According to research analyst Gartner, the fleet management industry was worth $16bn in 2017 and expected to continue to grow. It is therefore not a surprise that so many businesses are on the hunt for fleet management software. However, fleet managers and other senior executives may question if there is a need for fleet management software, and if there is, then how they should determine which software meets their fleet management needs.
In this article, we aim to help businesses to answer these questions, provide some details around the different types of fleet management buyers, and conclude with a checklist of questions that a fleet manager can answer to determine which features they require.
Purpose of fleet management software
We have covered this topic in more depth here, but to summarise, fleet management is the organisation and administration involved in coordinating business vehicles. By managing the fleet, companies can control the entire lifecycle of the fleet, and ultimately help them to improve efficiency, reduce costs, increase productivity, reduce risks, and ensure compliance with government regulations.
Fleet managers are there to manage many of the responsibilities, including keeping track of fuel consumption, managing drivers, health and safety requirements, route planning, vehicle acquisition and maintenance. Even with the help of a team, this is a tall order for one person, and this is why software is often needed to assist managers and enhance their ability to benefit from a fleet management strategy.
What kinds of companies buy fleet management software?
Work vehicles are a huge part of the economy and are used in almost every industry. Companies with fleets include hauliers, couriers, sales, repair and service industries, utilities, public transport, oil and gas delivery, and emergency services. Vehicles are not limited to those on land—fleet management technology can also be used on vessels, aircrafts and on rail cars.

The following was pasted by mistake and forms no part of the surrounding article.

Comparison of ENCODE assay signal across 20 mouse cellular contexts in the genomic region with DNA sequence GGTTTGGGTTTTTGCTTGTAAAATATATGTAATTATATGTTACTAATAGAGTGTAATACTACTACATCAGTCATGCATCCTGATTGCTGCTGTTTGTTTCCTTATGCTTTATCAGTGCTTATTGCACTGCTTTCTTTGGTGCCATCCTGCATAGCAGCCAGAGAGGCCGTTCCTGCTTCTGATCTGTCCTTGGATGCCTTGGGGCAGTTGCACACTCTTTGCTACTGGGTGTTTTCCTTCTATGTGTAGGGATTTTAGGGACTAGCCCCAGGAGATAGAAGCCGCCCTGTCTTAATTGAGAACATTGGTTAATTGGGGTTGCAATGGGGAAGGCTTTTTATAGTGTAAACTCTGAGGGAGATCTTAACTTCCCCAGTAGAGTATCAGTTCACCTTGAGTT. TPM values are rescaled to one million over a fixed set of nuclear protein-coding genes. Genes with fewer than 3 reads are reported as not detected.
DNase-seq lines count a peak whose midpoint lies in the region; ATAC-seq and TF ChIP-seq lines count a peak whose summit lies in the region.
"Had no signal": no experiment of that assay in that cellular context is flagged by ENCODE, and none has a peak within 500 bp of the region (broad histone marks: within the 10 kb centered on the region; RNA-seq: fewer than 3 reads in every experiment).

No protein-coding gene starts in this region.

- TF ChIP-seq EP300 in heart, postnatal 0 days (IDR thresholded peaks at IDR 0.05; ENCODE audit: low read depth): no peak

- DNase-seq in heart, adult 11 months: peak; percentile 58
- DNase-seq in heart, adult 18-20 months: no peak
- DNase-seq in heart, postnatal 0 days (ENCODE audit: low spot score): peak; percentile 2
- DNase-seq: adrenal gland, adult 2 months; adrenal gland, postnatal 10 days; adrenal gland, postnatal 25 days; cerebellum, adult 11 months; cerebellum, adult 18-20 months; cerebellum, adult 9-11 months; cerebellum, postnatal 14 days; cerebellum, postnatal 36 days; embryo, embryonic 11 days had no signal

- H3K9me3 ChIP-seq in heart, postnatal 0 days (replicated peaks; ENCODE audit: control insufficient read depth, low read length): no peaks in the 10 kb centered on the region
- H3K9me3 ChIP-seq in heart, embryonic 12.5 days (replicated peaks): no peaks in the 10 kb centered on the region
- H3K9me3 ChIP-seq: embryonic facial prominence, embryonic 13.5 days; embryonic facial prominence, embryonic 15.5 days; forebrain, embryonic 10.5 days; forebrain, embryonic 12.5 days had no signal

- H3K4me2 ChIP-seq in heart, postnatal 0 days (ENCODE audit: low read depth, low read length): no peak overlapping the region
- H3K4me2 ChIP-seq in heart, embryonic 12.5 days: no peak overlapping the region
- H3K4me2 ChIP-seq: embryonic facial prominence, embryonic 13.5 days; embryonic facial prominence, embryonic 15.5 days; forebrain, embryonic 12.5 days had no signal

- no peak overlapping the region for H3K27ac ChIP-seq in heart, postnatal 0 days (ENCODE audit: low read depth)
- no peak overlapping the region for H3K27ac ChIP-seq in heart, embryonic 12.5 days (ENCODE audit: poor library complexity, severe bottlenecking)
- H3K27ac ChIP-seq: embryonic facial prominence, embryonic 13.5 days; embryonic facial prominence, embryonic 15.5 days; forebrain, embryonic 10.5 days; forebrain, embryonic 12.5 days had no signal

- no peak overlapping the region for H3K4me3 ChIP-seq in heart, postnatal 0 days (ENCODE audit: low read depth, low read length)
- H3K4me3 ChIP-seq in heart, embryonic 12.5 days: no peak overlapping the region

Here are some examples of the types of industries that use fleet management software and where they come from:
For instance, plumbing, construction and garden services can use GPS fleet tracking, which is one feature of software that can help a manager to understand where staff are and when to dispatch staff.
Councils, states and cities could use telematics and GPS tracking to reduce fuel costs as they bid to lower their CO2 emissions. By being able to track their drivers, they could ensure that average speed was reduced and that harsh braking stops; driving more economically, efficiently and safely would effectively reduce fuel consumption, servicing and maintenance costs and reduce the number of accidents.
Oil & gas
Oil distributing companies may want to implement a fleet management solution where they can track their petroleum and oil tankers, as well as monitoring there driver’s behaviour effectively. If there are any issues with the vehicle or if a driver is speeding, braking harshly, driving aggressively or idling for too long, the fleet manager can get an alert. This is very important in the oil and gas industry where safety is paramount. In case of emergencies , the driver may even be provided with a panic button that can alert the fleet manager in real-time.